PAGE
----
At Calvary Memorial Church, we’ve been reflecting for the past several weeks on Paul’s prayer that the Colossians live a “fully pleasing” life (Col. 1:9-14). Many of us were struck by the fact that for Paul the leading aspect of a fully pleasing life is . . . good works. Paul prays that the Colossians would be “bearing fruit in every good work” (1:10).
But what might this look like in concrete, doable terms for you and me? Well, you can read about one great example (involving some Calvary folks!) in this week’s Wednesday Journal, in a piece by Abigail Cramton’s entitled, “Pouring Love, Breaking Through: Tutoring on Chicago’s West Side Benefits Tutors and Students.” As the tag-line suggests, Ms. Cramton highlights the mutual blessing and benefit of serving others through tutoring.
Her encouraging and thoughtful piece, in turn, got me to thinking about not only what bearing fruit in every good work might look, but why bearing fruit in every good work is commanded and commended in the Bible. Here are some of my thoughts:
- Good words adorn doctrine. Doctrine, or truth, is a beautiful thing, even when naked. But what’s even more beautiful is doctrine, or truth, dressed-up, as it were, in a life of good works, conviction clothed in good deeds while tutoring somewhere on the West Side. That’s why obedience is commanded and commended: “so that in every way [we] will make the teaching about God our Savior attractive” (Titus 2:10).
- Good works encourage others to think highly of who God is. Good works point – ultimately not to themselves or to the doer, but to the One who enables and receives them. So we are told by Jesus to “let your light shine before men, that they may see your good deeds and praise your Father in heaven” (Matthew 5:16). Good works are beams of light that radiate out from a magnificent Source.
- Good works enliven one’s own life of faith. Ms. Cramton’s article contains a wonderful line in which she points out that the tutors she featured in her article “serve out of a conviction of faith and believe that it truly is more blessed to give than to receive.” This is an allusion to one of the only statements of Jesus outside the Gospels; it’s found in Acts 20:35, where a follower of Jesus, the Apostle Paul, says that when he was with a church in the ancient city of Ephesus, “In everything I did, I showed you that by this kind of hard we must help the weak, remembering the words the Lord Jesus himself said: ‘It is more blessed to give than to receive.’” More blessed to give than to receive? A truly stunning and even paradoxical thought: the one who gives actually receives more than the one who receives. And yet that’s precisely the mystery – almost, you might say, the magic – of obeying and serving in Jesus’ name: it enlivens one’s own life and faith. One finds that in the act of giving, one receive far more.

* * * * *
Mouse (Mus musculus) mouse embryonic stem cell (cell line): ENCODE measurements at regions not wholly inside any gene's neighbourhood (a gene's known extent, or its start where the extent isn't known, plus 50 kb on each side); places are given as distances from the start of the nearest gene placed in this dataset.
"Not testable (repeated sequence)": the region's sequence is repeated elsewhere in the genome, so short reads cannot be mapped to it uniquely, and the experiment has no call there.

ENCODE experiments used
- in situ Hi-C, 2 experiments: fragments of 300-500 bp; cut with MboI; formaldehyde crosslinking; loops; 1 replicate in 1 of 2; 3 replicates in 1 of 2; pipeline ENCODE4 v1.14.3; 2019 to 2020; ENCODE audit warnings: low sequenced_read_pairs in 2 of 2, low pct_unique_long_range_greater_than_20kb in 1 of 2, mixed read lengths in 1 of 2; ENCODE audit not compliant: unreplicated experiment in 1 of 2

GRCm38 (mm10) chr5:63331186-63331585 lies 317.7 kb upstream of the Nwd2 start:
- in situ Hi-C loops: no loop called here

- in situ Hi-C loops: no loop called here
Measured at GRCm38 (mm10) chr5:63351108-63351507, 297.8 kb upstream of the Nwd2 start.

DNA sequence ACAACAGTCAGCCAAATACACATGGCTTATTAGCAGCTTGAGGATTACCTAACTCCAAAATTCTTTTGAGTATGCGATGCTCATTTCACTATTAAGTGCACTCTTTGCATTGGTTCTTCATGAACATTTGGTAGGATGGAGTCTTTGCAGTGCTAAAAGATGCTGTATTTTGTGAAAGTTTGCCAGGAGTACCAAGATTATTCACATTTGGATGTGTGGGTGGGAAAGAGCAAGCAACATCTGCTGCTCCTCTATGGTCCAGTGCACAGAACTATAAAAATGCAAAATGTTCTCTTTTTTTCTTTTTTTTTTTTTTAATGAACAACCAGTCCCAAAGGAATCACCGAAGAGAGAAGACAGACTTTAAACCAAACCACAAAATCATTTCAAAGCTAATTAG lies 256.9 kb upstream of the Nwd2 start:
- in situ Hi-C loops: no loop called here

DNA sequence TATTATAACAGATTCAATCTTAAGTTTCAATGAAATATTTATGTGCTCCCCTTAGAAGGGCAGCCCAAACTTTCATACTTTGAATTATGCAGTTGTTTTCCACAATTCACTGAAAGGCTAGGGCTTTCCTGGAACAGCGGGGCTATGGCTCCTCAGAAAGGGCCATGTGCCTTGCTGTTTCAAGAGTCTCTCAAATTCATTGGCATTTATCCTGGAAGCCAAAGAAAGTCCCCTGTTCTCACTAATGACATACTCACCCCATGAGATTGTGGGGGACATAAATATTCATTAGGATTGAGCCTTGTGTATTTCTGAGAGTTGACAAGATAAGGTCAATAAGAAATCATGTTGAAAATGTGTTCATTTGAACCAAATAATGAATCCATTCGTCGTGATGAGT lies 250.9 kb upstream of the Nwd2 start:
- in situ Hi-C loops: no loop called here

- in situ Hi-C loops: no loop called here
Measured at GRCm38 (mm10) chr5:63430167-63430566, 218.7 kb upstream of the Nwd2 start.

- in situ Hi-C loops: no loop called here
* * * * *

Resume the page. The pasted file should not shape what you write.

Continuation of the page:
- Good works meet real needs. Of course, good works are designed not only to showcase the greatness of God or enliven the faith and life of the one who does them; they’re also designed to meet real, practical, concrete needs in our communities. Which is itself a good in itself.
- Good works will be met with a real reward. One of the more terrifying and yet terrific passages in all the Bible is Matthew 25. In that chapter in Matthew’s Gospel, Jesus paints a rather sobering picture of when he will one day return to earth to judge humankind according to their good works – according to whether they have fed the hungry, given a drink to the thirsty, welcomed the stranger, clothed the naked and needy, cared for the sick, visited the oppressed and suffering (25:34-40). And as that passage makes clear, as do innumerable other passages in both the Old and New Testaments, these good works will be met with a very real reward: the kingdom itself. “Come, you who are blessed by my Father; take your inheritance, the kingdom prepared for you since the creation of the world” (25:34).